Elon Musk’s bitcoin purchase for Tesla is another warning for investors in the wake of GameStop mania
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GameStop mania was a wake-up call, but now the capital markets have truly reached ludicrous mode.
Electric-car maker Tesla TSLA 1.31% said in a securities filing Monday that it has purchased $1.5 billion worth of bitcoin and that it expects to begin accepting payment in the cryptocurrency for its products in the future. Tesla shares and bitcoin both traded higher after the announcement. This follows social media posts by the auto maker’s influential boss, Elon Musk, that already had helped drive bitcoin’s price to a record. All told, the rally spurred by the announcement on Monday added more than $100 billion to bitcoin’s market value, while Tesla shares also rose yet again.
The investment is more than symbolic for the company, being equivalent to Tesla’s research-and-development tab for 2020. And while uniting two of the most popular investment themes under one roof is undoubtedly a winner today, the decision introduces even more risk to owning what is already one of the most speculative stocks of the current bull market.
As Tesla itself said in the filing, prices for digital assets such as bitcoin have been volatile in the past. Cryptocurrencies are a fairly recent development and their long-term adoption by consumers, investors and businesses is highly uncertain. That adds to the speculative fervor already gripping Tesla’s stock price in a feedback loop. Indeed, the manager of the most popular active fund recently, Cathie Wood of ARK Invest, has made big bets on both Tesla and a trust that owns bitcoin, fueling a record pace of inflows.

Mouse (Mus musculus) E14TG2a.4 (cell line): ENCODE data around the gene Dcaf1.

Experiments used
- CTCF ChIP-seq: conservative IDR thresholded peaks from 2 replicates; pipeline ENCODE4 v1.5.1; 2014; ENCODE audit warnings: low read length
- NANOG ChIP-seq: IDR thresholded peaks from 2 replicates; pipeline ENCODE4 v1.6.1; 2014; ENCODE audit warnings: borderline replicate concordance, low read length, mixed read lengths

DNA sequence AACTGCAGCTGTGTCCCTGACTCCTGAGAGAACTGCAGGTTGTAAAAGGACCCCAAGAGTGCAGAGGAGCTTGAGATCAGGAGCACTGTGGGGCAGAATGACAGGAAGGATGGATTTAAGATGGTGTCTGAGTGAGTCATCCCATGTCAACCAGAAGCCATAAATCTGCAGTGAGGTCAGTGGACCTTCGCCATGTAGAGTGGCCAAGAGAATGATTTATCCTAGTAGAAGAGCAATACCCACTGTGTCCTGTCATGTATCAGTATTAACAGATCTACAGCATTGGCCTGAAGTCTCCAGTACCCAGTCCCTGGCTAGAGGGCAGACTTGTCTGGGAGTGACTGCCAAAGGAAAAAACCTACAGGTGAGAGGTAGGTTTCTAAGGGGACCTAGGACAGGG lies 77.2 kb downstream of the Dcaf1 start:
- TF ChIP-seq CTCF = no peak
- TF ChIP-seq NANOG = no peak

At a market value of about $800 billion, Tesla trades at about 6.5 times the combined value of Ford and General Motors, despite controlling a small fraction of the global auto market. And Tesla lately has been losing market share in Western Europe to competitors including Volkswagen, which has begun to compete aggressively in the electric category. The news of Tesla’s bitcoin investment eclipsed a negative headline for the company Monday about quality issues identified in the important Chinese market.
While digital assets are relatively new, a tour of financial history suggests similar speculative use of an industrial company’s funds aren’t—and they have ended badly. About a century ago, General Motors required a bailout due to the stock speculation activities of founder William Durant. In the 1980s, widespread corporate speculation on Japanese land prices helped drive a stock bubble that eventually collapsed.
Those cautionary tales aren’t likely to concern investors who are enjoying a giant stock-market party. But Tesla’s monetary experiment, coupled with the individual-investor-driven stock-market madness of recent weeks, should have investors concerned that the consequences of staying at the party too late will be worse than leaving early.